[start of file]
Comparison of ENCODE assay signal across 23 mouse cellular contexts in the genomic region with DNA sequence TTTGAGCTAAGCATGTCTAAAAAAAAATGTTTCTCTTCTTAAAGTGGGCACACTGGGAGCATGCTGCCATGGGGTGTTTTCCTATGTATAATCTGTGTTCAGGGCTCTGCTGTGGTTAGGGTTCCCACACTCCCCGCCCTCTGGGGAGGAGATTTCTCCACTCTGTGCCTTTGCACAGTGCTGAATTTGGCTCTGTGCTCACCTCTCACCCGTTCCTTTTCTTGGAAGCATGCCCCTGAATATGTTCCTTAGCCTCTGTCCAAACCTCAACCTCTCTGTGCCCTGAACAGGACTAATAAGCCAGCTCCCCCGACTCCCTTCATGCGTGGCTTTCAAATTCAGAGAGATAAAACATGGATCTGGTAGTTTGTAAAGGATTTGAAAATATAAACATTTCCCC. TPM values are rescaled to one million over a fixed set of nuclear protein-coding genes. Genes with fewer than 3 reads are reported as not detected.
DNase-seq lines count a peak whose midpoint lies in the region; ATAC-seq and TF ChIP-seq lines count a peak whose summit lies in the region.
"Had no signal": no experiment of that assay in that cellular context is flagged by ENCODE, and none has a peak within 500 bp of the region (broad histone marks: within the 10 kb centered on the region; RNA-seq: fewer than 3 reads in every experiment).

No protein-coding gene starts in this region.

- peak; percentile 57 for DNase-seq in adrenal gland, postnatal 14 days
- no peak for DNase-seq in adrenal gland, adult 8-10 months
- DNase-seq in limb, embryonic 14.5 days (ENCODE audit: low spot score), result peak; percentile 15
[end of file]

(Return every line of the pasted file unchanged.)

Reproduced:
Comparison of ENCODE assay signal across 23 mouse cellular contexts in the genomic region with DNA sequence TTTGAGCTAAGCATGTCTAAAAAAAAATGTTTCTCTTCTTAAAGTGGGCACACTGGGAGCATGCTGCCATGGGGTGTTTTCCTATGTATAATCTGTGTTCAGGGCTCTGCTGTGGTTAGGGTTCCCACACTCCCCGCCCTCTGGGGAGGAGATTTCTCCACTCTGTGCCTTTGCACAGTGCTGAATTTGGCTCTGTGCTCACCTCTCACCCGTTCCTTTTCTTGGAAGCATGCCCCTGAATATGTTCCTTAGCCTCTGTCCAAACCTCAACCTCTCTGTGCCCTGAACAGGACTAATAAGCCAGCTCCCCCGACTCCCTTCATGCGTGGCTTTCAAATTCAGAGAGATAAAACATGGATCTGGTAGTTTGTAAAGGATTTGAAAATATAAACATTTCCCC. TPM values are rescaled to one million over a fixed set of nuclear protein-coding genes. Genes with fewer than 3 reads are reported as not detected.
DNase-seq lines count a peak whose midpoint lies in the region; ATAC-seq and TF ChIP-seq lines count a peak whose summit lies in the region.
"Had no signal": no experiment of that assay in that cellular context is flagged by ENCODE, and none has a peak within 500 bp of the region (broad histone marks: within the 10 kb centered on the region; RNA-seq: fewer than 3 reads in every experiment).

No protein-coding gene starts in this region.

- peak; percentile 57 for DNase-seq in adrenal gland, postnatal 14 days
- no peak for DNase-seq in adrenal gland, adult 8-10 months
- DNase-seq in limb, embryonic 14.5 days (ENCODE audit: low spot score), result peak; percentile 15